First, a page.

65 appointments rescinded by newly seated New Milford council
Published 10:20 am, Wednesday, December 6, 2017
NEW MILFORD — Newly seated Mayor Pete Bass and Town Council members Monday night rescinded 65 appointments made by the prior administration and council. The meeting in which the appointments had happened was illegal, they said.
The vote to pull the appointments was 6-2 Monday night, with two Democrats voting against the reversal. Five GOP Council members, and one Democrat, Lisa Hida, voted for it.
Council members then tabled the vote to approve 58 Bass nominees for town boards and commissions. Most of those nominees were the same as those approved by the council last week, but council members unanimously opted to table the vote so people have more time to seek appointed seats.
Bass’ nominee to become town attorney, Matt Grimes, was approved by the council in a 6-2 vote, but not without some backlash.
Council member Peter Mullen said Grimes did not have enough experience to fill the role, and fellow Democrat Walter Bayer said Grimes was too partisan for consideration.
“I do not consider Matt apolitical,” Bayer said. “I have a very serious problem with that.”
When Grimes was the chairman of Brookfield’s GOP two years ago, he and the Republican registrar of voters expelled a resident from the town party, sparking litigation that cost the town tens of thousands of dollars to defend.
Grimes was later unseated as party chairman, although the court found in his favor.
Mullen also pointed out Grimes had worked for Bass as a personal lawyer in the past and asked if that played a role in Bass’ appointment.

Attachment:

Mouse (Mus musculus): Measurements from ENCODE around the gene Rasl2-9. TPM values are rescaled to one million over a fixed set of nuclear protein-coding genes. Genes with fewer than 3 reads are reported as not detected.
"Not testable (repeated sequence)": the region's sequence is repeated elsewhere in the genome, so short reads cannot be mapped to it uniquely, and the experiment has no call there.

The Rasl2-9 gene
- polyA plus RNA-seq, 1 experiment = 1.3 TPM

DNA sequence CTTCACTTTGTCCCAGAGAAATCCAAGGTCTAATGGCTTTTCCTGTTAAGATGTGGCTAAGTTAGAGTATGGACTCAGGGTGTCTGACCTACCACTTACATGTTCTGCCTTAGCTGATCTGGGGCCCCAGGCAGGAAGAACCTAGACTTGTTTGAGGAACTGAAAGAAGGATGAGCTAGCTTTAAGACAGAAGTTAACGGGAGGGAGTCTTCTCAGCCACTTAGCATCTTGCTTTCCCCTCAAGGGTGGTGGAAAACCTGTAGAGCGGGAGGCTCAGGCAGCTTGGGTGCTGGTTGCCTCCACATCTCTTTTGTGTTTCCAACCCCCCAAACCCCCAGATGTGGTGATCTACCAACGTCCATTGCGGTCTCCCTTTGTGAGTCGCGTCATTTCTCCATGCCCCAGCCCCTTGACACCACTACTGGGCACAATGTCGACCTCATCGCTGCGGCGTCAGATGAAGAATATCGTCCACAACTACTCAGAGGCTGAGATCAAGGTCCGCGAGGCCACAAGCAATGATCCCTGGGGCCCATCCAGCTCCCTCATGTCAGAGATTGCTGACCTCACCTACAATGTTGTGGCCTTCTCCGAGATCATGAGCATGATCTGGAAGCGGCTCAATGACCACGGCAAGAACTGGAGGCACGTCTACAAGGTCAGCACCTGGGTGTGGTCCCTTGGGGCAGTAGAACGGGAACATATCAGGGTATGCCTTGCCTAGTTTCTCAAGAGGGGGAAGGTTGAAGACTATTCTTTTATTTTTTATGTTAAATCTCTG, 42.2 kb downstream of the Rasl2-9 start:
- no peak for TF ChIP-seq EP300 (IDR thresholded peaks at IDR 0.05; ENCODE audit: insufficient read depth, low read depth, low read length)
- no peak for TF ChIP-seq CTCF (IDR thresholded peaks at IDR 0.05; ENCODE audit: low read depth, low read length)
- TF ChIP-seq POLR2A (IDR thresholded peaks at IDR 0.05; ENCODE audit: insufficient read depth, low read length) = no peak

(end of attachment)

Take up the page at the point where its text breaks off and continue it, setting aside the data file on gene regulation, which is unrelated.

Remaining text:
Mullen asked how much Bass paid Grimes and asked if there was a previous arrangement for him to get the job. The job pays between $97,800 and $130,900 a year.
Grimes, citing attorney-client privilege, declined to answer how much Bass paid him, and said there was no such arrangement.
Bass said Grimes was the best person for the role. He had volunteered on several boards and commissions in nearby towns and has a wealth of legal experience, Bass said.
Monday marked the third time appointments came before the council in recent weeks.
On Dec. 20, former Mayor David Gronbach failed in his attempt to fill 107 positions on 31 town boards at what was supposed to be his last council meeting.
Then, last Monday, Gronbach called for a special meeting to approve 67 appointments to take place Tuesday. Sixty-five of them were approved over staunch GOP objections.
The meeting was illegal, Grimes wrote in an opinion. Gronbach needed to call the meeting with three days notice, but called for it one day in advance.
According to the town charter, the council must have that three days notice unless the meeting is called in “exigent circumstances,” Grimes wrote. And Gronbach, a Democrat, did not call for exigent circumstances before the meeting and did not explain what those circumstances were after being pressed by GOP Council members.
Monday night, there was some discussion as to whether the meeting was illegal. Some council members and members of the public said that little notice was often given in the past.
“From 2016, all the way until 2008, there were a dozen special meetings called with 24 hours notice,” said resident Jeff Winter. “This is not unprecedented, and frankly that’s against the rules and the charter, yet no one complains until now.”
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